### Calculating the Averages

Back in 1896, all Charles Dow needed was a pencil and paper to compute the industrial average. He simply added up the prices of the twelve stocks and then divided by 12. In 1923, the task of working the numbers fell to Arthur "Pop" Harris, who had been hired in 1908 at the age of 22.

In 1896, when Charles Dow scribbled his first simple calculation, no one could have imagined that over the next century his "averages" would become the key benchmark to the nation's economy.

In 1896, when Charles Dow scribbled his first simple calculation, no one could have imagined that over the next century his "averages" would become the key benchmark to the nation's economy. For the next 40 years, Pop calculated the Dow Jones average every hour on the hour for the Dow Jones News Service. On busy trading days, he sometimes bloodied his hands pulling out the ticker tape. Through all those years, the financial world would hold its breath for seven minutes after the New York Stock Exchange's closing bell, waiting for Pop, who was a small, skinny man, to finish his official calculations on a piece of newsprint.

Pop Harris retired in 1963, and by then the advent of computers made it possible to calculate the Dow Jones averages in a fraction of a second any time of the day. Today, the first step in calculating The Dow is still totaling the prices of the component stocks. But the rest of the math isn't so easy anymore, because the divisor is continually being adjusted. The reason? To preserve historical continuity. In the past hundred-plus years, there have been many stock splits, spinoffs and stock substitutions that, without adjustment, would distort the value of the Dow. To understand how the formula works, consider a stock split. Say three stocks are trading at \$15, \$20 and \$25; the average of the three is \$20. But if the company with the \$20 stock has a two-for-one split, its shares suddenly are priced at half of their previous level. That's not to say the value of the investment has changed; rather, the \$20 stock simply sells for \$10, with twice as many shares available. The average of the three stocks, meanwhile, falls to \$16.66. So, The Dow divisor is adjusted to keep the average at \$20 and reflect the continuing value of the investment represented by the gauge.

Over time, the divisor has been adjusted several times, mostly downward (it stood at 0.125552709 at the end of 2008), which means that it has become, in effect, a multiplier. This explains why the average can be reported as, say, 9800, even though the sum of all 30 stock prices is nowhere close to that number. A one-point move in any component stock pushed the average up or down almost eight points at the end of 2008.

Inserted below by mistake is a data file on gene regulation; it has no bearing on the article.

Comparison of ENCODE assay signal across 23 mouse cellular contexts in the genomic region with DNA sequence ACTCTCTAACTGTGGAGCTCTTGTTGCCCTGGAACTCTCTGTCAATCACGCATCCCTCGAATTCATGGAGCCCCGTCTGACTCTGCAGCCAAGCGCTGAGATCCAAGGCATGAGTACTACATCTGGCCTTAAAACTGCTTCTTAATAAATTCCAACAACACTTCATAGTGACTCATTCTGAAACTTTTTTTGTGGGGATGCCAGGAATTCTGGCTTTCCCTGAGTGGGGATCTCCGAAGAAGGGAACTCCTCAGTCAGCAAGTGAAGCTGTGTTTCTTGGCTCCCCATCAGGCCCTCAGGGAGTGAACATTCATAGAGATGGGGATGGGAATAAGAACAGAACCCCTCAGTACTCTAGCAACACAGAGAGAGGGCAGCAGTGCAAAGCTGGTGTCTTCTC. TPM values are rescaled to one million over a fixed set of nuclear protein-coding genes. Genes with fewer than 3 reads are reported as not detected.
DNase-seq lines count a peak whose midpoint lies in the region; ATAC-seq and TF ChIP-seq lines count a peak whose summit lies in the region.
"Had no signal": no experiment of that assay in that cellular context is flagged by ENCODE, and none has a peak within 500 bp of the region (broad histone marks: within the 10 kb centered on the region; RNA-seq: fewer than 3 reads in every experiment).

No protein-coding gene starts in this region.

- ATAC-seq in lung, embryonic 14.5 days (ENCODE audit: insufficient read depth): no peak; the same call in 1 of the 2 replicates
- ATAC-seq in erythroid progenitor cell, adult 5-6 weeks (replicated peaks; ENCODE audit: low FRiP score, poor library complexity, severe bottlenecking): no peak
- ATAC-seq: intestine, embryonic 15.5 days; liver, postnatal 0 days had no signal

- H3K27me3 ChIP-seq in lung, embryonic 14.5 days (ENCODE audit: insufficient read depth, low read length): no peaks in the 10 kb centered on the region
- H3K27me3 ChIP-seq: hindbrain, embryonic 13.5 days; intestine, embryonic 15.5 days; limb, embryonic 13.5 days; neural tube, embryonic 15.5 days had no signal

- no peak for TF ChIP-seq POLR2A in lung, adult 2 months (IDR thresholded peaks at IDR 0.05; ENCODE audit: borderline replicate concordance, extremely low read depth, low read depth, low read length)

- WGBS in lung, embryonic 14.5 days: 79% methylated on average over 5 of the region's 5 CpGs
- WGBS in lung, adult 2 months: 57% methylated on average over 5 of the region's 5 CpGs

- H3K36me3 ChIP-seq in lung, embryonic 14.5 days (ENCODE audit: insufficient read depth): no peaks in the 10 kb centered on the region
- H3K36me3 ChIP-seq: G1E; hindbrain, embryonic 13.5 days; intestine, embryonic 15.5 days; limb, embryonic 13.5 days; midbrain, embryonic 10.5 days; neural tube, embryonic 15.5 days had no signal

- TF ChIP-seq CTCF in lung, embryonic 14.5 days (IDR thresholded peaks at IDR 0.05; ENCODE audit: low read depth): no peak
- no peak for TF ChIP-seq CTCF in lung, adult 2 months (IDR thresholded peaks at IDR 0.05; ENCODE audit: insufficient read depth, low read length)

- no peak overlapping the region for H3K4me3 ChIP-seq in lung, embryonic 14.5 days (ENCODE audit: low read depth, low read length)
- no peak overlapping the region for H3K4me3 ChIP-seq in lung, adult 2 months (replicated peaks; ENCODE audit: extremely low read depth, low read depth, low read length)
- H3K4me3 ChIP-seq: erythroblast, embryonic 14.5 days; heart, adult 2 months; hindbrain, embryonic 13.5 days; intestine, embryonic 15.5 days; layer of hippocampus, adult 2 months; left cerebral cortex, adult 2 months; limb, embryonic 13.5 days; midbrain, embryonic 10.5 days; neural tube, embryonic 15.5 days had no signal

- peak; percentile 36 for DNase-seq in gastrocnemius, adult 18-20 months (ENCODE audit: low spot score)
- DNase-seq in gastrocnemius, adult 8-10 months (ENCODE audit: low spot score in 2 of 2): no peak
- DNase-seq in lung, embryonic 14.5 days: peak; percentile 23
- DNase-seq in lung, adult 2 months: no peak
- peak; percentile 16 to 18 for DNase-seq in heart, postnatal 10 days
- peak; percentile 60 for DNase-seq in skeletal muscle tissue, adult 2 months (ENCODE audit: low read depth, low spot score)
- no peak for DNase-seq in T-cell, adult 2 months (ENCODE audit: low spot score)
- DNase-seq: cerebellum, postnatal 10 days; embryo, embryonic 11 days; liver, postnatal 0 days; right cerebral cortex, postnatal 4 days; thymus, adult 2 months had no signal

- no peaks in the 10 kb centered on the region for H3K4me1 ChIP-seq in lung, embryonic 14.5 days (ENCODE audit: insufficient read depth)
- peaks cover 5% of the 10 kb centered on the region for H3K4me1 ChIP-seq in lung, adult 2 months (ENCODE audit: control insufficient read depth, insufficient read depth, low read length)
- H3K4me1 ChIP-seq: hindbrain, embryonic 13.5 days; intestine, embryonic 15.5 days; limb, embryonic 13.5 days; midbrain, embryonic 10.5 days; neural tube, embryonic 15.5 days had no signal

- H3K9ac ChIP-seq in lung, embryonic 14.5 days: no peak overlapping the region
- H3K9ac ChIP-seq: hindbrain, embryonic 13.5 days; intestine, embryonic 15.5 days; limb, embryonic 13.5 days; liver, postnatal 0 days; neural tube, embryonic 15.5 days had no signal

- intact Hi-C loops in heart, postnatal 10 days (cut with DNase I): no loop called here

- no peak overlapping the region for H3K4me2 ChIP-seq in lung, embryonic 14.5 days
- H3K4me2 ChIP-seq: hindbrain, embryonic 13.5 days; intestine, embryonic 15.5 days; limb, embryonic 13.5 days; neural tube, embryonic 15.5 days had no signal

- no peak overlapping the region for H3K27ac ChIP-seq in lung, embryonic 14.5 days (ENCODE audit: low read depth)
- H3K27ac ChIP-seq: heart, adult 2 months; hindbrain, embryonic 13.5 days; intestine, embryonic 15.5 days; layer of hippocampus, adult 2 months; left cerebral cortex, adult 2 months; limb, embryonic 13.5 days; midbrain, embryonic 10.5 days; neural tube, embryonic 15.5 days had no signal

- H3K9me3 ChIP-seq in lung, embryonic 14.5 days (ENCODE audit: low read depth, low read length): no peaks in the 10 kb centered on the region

"What the divisor does is keep things level with history" says Robert Dickey, a technical stock analyst at Minneapolis-based Dain Rauscher Inc. Current divisors for each of the Dow Jones averages appear on page C4 of The Wall Street Journal every day.

In another effort to preserve continuity, the guardians of the Dow keep to a minimum any changes in the index's component stocks. Most substitutions have arisen because of mergers. From time to time, changes also are made to keep The Dow representative of the broad market, which itself shifts in composition.

As the economy has moved from railroads to heavy industry to consumer goods to technology over the past century, the Dow's component stocks have reflected those changes. Yesteryear's components, such as Bethlehem Steel Corp., Westinghouse Electric Corp. and Woolworth Corp., have given way to Hewlett-Packard Co., Johnson & Johnson, Microsoft Corp. and Wal-Mart Stores Inc.

Since Charles Dow's time, several stock-market indices have challenged the Dow Jones Industrial Average. In 1926, Standard Statistics Co., a predecessor of today's Standard & Poor's Corp., developed a 90-stock index that by the 1950s had evolved into the S&P 500, a benchmark widely used today by professional money managers. Today, there are thousands of indices, tracking everything from broad markets to tiny slivers to investment strategies.